Or something else, as usual a lot of what you are relying on was the Republican propaganda against anything the government did to help.

https://www.nytimes.com/2014/02/23/o...omplished.html
Quote:
The legacy of that policy, detailed by the White House last week in its final report on the effects of the stimulus, affects virtually every American who drives, uses mass transit, or drinks water. It improved 42,000 miles of road, fixed or replaced 2,700 bridges, and bought more than 12,000 transit vehicles. It cleaned up water supplies, created the school reforms of the Race to the Top program, and greatly expanded the use of renewable energy and broadband Internet service.

It’s probably too late for the White House to persuade skeptics about its program, but its assessment echoes the views of many independent economists and the independent Congressional Budget Office. “The Recovery Act was not a failed program,” the C.B.O.’s director, Douglas Elmendorf, told annoyed Republican lawmakers in 2012. “Our position is that it created higher output and employment than would have occurred without it.”

Government spending worked, helping millions of people who never realized it. And it can work again, whenever lawmakers agree that putting people to work is more important than winning ideological fights.
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With Trump, if he gets the money approved, I do believe he will build a wall for better border security. The ROI on the wall for the problems with drugs alone would come quickly, overall crime from illegal immigration would go down, and so would human trafficking.
Uh, No. More likely is that like Arpaio did in Arizona by concentrating on ideological things like walls and hunting immigrants for driving around, more pressing needs like hunting rape criminals suffered because of budget priorities that were set that way so as to make the Arizona bigots happy.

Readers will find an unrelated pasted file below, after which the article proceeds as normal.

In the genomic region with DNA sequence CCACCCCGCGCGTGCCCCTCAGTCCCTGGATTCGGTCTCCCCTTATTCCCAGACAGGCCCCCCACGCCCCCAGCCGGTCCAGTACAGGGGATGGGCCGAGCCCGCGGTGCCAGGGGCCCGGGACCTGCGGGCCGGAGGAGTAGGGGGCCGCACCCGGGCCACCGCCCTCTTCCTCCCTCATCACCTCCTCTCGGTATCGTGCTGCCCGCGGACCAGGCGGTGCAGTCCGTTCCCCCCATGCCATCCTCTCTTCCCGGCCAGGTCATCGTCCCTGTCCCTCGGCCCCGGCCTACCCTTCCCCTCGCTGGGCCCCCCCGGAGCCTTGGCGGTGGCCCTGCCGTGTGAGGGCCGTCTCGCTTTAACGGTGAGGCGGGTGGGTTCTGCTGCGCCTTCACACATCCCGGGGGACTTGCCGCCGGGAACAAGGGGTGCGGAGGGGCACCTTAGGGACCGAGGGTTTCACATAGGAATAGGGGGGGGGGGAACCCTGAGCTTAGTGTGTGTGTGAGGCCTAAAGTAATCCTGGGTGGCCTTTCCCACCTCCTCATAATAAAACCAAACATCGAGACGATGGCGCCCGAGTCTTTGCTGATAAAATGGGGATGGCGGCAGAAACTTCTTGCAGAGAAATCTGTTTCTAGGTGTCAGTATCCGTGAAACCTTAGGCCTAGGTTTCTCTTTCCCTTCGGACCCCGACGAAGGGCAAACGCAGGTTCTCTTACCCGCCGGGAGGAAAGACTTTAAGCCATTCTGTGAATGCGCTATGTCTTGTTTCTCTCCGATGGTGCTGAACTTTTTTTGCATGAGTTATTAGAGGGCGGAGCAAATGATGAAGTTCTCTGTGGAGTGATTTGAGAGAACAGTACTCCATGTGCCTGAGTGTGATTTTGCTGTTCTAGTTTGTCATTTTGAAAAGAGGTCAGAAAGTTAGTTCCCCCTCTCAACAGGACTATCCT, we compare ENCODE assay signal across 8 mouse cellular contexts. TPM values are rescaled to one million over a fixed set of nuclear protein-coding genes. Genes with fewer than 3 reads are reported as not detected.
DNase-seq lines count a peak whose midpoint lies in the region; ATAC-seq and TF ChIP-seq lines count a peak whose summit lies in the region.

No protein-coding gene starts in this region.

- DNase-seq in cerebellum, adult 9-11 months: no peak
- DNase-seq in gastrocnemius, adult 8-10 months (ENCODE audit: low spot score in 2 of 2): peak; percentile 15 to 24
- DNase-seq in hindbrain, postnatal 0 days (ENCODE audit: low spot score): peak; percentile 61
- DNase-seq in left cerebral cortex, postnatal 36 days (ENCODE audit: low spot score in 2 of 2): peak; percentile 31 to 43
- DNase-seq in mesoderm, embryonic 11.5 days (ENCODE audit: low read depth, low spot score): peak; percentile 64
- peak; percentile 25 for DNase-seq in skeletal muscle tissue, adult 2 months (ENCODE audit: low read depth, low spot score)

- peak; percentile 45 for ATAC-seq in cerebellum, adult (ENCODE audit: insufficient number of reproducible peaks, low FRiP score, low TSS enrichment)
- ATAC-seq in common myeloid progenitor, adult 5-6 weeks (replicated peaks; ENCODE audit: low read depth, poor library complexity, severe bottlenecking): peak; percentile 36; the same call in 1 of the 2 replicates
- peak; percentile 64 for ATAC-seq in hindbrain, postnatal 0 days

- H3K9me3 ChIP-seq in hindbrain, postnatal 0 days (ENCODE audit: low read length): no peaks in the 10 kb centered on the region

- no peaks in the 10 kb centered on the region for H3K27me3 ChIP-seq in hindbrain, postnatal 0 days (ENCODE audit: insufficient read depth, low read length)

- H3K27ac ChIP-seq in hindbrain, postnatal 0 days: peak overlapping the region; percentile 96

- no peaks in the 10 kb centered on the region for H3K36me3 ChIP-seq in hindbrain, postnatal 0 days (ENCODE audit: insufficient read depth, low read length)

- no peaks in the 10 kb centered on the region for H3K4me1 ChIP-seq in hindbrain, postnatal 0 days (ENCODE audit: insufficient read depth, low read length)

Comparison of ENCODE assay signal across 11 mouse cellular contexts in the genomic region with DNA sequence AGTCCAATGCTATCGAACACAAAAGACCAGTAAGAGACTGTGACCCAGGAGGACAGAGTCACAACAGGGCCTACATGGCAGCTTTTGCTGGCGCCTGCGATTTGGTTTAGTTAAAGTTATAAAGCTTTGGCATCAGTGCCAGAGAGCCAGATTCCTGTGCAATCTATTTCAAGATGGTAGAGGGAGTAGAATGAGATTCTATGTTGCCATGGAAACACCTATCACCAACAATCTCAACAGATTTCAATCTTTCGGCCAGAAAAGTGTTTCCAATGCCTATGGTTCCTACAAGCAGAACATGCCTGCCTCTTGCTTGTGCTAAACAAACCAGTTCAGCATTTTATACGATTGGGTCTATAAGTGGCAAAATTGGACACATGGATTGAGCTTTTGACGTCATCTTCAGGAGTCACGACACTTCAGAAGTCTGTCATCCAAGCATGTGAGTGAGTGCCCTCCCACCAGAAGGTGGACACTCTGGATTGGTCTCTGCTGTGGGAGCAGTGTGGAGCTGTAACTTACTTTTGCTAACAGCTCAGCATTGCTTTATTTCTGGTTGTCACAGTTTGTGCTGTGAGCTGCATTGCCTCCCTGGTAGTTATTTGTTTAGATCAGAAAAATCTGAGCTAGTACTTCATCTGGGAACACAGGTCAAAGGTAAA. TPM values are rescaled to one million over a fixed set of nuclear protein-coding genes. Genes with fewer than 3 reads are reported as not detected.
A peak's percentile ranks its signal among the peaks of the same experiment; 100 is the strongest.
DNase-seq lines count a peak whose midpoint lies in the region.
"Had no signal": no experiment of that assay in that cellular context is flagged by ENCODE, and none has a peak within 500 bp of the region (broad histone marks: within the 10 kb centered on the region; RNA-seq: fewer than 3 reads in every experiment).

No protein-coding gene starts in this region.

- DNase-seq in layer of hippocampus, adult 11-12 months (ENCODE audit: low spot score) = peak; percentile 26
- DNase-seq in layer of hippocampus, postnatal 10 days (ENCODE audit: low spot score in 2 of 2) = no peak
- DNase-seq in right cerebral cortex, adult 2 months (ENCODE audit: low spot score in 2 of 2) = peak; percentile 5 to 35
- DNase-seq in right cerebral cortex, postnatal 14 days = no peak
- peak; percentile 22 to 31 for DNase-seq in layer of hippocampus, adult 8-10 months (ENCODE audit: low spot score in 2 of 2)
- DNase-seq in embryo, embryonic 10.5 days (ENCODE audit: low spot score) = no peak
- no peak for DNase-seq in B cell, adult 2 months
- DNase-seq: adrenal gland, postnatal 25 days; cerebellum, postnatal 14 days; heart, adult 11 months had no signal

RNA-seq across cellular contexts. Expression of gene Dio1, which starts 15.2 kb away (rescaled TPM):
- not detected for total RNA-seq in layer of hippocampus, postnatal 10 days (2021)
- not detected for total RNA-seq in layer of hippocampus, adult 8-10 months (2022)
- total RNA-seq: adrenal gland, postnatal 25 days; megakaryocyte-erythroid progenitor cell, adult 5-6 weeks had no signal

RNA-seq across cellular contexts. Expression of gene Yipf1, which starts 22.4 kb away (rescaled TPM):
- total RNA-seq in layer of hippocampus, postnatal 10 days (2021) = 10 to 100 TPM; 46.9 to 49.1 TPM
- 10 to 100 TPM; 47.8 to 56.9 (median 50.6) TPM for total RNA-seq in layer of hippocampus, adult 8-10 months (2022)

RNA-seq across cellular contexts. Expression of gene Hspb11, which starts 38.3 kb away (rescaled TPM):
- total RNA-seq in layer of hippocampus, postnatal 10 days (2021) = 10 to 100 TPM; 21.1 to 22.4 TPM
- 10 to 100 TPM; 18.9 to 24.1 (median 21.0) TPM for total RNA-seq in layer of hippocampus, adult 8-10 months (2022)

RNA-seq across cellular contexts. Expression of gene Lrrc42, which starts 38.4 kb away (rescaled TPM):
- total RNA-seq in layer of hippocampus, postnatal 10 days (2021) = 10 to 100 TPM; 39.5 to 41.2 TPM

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So what's the problem? I'll tell you, even though Chuck Schumer was for better border security when Obama was president, I believe Democrats fear that by giving Trump a signature win, he'll be harder defeat in 2020.
Nonsense, considering that thanks to the latest fight about the wall Trump is getting more unpopular in the polls and in the past elections the Democrats won the house also by disparaging the wall.

Last edited by GIGObuster; 12-28-2018 at 02:19 PM.
  #76  
Old 12-28-2018, 02:23 PM
Kimstu Kimstu is online now
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2% for 2 years will not be noticed unless your buying things in bulk
As Bryan Ekers pointed out, manufacturers and wholesalers do buy things in bulk, and their purchases make up the vast majority of our imports from Mexico.

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Originally Posted by Ancient Erudite
I'd venture to say a 5 billion dollar investment the taxpayers would see an ROI in a few years, so if you want to talk about how much of the taxpayer money goes to welfare to support illegals before sending them home, security, drug rehab, you name it on the above problems, economically speaking building the wall makes sense.
Only if you "venture" to assume, entirely unrealistically, that a $5B wall would actually be effective in substantially reducing illegal immigration and its costs. Which it would not.

For the nth time: Most of the people known as "illegal immigrants" entered the US LEGALLY. Even a physically effective border wall---which your proposed $5B boondoggle would not be---would have absolutely zero effect on the millions of undocumented residents who originally entered the country on a legally valid visa.
  #77  
Old 12-28-2018, 03:37 PM
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The Pakistan-Afghanistan border wall currently under construction, has a cost estimate under a Billion USD. In much worse terrain.
Admittedly costs of work are lower,but not by that much.
As noted above, it’s a wire fence, not a wall, runs about 2,000 kilometres, not 2,000 miles, and the daily minimum wage in Pakistan is about $3.70 a day. Even doubling that for skilled fence builders is less than $8/day rather than whatever figure you care to plug in for the hourly rate for building the US wall.

Whatever you figure the cost of the US wall might be, what kind of projects would you rather see that money go to? Would it be better invested in education? Usable infrastructure? Health? Awesome wifi connectivity? Businesses that would create sustainable jobs and training? Free beer for everyone?